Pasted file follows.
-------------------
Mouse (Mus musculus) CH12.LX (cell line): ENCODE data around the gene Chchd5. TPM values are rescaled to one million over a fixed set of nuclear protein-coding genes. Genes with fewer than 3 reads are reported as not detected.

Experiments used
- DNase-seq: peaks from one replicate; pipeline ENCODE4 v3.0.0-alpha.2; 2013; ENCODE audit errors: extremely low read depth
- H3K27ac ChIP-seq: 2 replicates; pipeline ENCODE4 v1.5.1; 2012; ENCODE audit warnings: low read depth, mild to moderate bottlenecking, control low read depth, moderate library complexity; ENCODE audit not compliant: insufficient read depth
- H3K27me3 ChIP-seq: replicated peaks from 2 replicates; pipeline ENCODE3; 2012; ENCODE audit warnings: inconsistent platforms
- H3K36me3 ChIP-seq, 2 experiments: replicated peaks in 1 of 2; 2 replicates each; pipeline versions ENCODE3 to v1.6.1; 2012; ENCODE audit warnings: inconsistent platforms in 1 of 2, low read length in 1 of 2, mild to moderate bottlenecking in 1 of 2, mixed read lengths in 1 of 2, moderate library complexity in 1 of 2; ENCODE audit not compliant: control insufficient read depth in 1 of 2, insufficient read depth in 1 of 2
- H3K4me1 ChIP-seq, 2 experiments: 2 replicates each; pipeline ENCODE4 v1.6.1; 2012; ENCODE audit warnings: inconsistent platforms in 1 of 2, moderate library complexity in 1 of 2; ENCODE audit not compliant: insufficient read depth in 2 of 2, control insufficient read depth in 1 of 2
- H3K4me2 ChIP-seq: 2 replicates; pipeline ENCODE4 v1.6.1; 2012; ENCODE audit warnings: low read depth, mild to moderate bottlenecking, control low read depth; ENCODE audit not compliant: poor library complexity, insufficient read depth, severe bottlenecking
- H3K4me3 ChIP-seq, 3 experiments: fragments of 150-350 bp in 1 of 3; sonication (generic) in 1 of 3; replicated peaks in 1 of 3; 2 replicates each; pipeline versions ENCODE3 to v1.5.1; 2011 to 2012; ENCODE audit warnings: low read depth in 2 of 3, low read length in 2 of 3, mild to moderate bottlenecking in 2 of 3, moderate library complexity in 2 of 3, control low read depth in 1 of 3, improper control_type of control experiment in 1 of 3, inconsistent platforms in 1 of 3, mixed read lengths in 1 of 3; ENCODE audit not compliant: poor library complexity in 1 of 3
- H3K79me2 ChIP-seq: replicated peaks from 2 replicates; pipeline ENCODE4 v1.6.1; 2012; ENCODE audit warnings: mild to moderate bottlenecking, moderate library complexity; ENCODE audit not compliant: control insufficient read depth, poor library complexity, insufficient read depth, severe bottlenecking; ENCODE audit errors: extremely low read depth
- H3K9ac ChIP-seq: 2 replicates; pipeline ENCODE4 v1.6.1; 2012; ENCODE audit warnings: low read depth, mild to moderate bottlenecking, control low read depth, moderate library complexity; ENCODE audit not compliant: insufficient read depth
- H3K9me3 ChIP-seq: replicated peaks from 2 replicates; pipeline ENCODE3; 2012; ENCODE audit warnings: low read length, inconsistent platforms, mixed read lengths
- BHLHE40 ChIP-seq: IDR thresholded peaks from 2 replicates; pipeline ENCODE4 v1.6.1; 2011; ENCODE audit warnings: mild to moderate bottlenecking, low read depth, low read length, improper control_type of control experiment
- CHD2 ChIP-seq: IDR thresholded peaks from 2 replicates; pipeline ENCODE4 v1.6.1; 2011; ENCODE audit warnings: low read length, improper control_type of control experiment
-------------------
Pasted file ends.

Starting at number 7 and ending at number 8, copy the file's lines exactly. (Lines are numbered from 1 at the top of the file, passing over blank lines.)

- H3K4me1 ChIP-seq, 2 experiments: 2 replicates each; pipeline ENCODE4 v1.6.1; 2012; ENCODE audit warnings: inconsistent platforms in 1 of 2, moderate library complexity in 1 of 2; ENCODE audit not compliant: insufficient read depth in 2 of 2, control insufficient read depth in 1 of 2
- H3K4me2 ChIP-seq: 2 replicates; pipeline ENCODE4 v1.6.1; 2012; ENCODE audit warnings: low read depth, mild to moderate bottlenecking, control low read depth; ENCODE audit not compliant: poor library complexity, insufficient read depth, severe bottlenecking